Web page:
Graphing | What your graphs mean | Graphs that we did


Here's how to make a graph of your experiments....

blank graph paper

When you do the Energy House experiments, you'll need to write down the results so that you can figure out what happened and why. Graphing is a good way to write down your results.

Here's how you do it....

Start with a blank piece of graph paper. Graph paper is just paper that has lines up-and-down (vertical), and lines across (hoizontal), making many little rectangles.

If you don't have any graph paper, you can easily make some by drawing lines on a paper. Make the squares as evenly-sized as you can.

 hours axis shown

Near the bottom of the paper, draw a horizontal line for Hours.

The space between the vertical lines represent an amount of time. Decide if you want to take readings every 5, 10 or 15 minutes.

Then each space will stand for either 5, or 10, or 15 minutes

Make sure that you have enough spaces on the paper for about 3 hours of time.

temperature axis shown

Near the left edge of the paper, draw a vertical line for Temperature.

The space between the horizontal lines represent an amount of temperature. Each space stands for one degree of temperature.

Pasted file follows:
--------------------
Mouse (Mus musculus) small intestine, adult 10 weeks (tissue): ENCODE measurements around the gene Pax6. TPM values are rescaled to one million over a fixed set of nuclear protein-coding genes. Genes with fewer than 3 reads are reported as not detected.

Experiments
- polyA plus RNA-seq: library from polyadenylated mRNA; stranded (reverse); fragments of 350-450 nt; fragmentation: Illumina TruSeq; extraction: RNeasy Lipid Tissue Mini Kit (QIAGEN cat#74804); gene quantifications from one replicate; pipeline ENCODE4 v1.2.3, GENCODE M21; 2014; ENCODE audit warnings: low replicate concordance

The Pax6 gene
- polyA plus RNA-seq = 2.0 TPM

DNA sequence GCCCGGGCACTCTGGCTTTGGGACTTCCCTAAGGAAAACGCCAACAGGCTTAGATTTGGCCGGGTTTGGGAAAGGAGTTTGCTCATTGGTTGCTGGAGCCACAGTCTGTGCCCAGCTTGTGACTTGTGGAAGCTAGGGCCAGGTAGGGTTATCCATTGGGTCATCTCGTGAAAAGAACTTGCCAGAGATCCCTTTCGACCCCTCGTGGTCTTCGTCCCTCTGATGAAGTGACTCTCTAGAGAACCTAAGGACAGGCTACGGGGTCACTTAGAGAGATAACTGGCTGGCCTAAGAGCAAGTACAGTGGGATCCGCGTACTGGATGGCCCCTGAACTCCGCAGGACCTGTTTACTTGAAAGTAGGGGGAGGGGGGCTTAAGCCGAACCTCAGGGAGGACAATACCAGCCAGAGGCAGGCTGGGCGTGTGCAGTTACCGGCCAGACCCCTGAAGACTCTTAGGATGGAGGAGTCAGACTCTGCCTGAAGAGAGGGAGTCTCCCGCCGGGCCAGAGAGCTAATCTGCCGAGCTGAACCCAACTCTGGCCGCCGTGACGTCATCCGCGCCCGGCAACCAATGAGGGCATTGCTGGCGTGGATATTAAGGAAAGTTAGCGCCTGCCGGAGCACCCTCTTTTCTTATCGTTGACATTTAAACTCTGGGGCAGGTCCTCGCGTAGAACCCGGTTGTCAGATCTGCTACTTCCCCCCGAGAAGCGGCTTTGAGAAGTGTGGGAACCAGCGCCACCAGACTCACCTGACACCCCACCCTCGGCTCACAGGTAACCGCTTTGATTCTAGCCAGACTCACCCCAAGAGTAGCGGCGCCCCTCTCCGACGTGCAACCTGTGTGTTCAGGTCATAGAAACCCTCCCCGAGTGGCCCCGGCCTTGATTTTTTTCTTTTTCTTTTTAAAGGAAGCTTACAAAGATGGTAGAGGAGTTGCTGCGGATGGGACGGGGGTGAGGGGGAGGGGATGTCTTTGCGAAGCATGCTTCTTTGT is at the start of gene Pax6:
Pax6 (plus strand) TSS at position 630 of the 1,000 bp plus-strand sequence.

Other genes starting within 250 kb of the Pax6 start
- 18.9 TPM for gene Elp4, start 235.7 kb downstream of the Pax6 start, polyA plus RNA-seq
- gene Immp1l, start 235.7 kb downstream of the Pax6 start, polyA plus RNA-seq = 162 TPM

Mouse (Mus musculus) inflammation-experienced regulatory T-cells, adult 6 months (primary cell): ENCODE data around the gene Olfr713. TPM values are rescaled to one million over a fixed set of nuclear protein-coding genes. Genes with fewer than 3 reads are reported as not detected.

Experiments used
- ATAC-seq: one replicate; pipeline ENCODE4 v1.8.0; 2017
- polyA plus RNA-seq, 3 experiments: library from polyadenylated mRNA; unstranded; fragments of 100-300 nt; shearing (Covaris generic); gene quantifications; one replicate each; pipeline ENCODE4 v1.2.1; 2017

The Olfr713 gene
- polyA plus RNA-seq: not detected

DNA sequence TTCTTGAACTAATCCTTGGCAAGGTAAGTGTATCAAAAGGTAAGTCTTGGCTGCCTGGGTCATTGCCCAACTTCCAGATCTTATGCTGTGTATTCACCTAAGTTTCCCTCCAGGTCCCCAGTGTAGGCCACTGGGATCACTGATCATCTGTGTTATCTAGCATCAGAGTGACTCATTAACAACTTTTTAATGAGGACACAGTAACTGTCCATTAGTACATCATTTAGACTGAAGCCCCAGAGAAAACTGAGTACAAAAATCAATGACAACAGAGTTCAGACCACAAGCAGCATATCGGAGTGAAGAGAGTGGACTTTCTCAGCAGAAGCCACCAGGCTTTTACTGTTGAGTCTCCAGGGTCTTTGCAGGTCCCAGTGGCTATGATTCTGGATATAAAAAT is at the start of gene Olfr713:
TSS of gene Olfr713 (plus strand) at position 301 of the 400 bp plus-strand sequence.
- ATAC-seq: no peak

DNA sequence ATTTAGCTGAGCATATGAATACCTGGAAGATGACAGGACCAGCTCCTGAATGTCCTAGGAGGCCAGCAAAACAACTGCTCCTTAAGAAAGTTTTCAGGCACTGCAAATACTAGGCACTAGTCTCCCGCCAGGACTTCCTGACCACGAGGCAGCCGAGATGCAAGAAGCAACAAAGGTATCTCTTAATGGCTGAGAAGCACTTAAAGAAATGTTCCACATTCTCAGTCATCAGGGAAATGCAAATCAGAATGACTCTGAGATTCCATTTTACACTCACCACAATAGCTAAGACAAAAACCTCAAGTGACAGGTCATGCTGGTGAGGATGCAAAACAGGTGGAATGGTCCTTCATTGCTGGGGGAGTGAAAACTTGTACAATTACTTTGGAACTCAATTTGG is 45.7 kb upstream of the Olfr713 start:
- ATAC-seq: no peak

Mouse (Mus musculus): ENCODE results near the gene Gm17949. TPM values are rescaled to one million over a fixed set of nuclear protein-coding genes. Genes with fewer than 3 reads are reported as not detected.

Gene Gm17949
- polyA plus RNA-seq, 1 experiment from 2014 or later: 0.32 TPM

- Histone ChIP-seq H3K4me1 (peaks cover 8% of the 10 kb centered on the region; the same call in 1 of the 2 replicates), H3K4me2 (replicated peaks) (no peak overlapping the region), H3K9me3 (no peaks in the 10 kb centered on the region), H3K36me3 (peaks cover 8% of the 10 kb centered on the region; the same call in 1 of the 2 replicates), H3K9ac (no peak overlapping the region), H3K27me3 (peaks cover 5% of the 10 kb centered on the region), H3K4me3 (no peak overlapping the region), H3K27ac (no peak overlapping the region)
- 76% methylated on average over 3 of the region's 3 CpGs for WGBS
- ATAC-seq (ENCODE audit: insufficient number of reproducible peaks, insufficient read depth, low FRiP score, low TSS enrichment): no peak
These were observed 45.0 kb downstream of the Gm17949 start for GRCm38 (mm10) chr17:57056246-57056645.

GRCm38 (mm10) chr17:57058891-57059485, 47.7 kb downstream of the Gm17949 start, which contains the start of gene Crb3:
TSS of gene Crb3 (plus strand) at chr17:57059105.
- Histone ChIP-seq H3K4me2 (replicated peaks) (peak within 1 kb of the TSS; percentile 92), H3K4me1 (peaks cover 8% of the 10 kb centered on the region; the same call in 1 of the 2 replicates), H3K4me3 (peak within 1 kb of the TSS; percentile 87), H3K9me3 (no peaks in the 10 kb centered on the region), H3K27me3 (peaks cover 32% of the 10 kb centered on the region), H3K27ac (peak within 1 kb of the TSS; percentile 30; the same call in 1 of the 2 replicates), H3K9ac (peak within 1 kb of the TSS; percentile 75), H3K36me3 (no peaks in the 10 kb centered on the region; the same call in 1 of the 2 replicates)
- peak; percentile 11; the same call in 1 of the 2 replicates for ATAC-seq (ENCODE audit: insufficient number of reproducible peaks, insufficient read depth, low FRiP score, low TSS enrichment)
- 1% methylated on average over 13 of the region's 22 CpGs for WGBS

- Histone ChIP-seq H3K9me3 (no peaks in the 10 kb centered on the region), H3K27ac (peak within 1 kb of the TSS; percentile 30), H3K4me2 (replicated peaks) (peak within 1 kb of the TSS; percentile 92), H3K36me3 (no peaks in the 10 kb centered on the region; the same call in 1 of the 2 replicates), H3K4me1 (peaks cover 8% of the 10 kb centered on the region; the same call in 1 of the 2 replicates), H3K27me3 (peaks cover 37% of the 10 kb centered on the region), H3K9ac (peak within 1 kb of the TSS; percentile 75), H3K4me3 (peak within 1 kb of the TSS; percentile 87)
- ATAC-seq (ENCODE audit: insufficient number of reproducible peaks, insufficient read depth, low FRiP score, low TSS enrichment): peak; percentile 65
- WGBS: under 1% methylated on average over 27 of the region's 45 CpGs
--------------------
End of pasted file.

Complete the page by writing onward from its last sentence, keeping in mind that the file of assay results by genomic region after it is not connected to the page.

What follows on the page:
Make sure that you have enough spaces on the paper for about 18 degrees (if you're using a Centigrade thermometer) or about 30 degrees (if you're using a Farenheit thermometer).

Now you're ready to graph your measurements from an experiment.

plotted points added

Set up the Energy House for the experiment. Begin the experiment.

Read the thermometer every 5, or 10, or 15 minutes.

Then mark the temperature with a dot.

Make sure that you mark the dots on the correct vertical time line.

points connected with a line

When the experiment is all done, connect the dots with a line. That line is called the "time-temperature curve".

Click here to find out what the graphs really mean!

Click here to see some of the graphs we did.

Click here to print this page.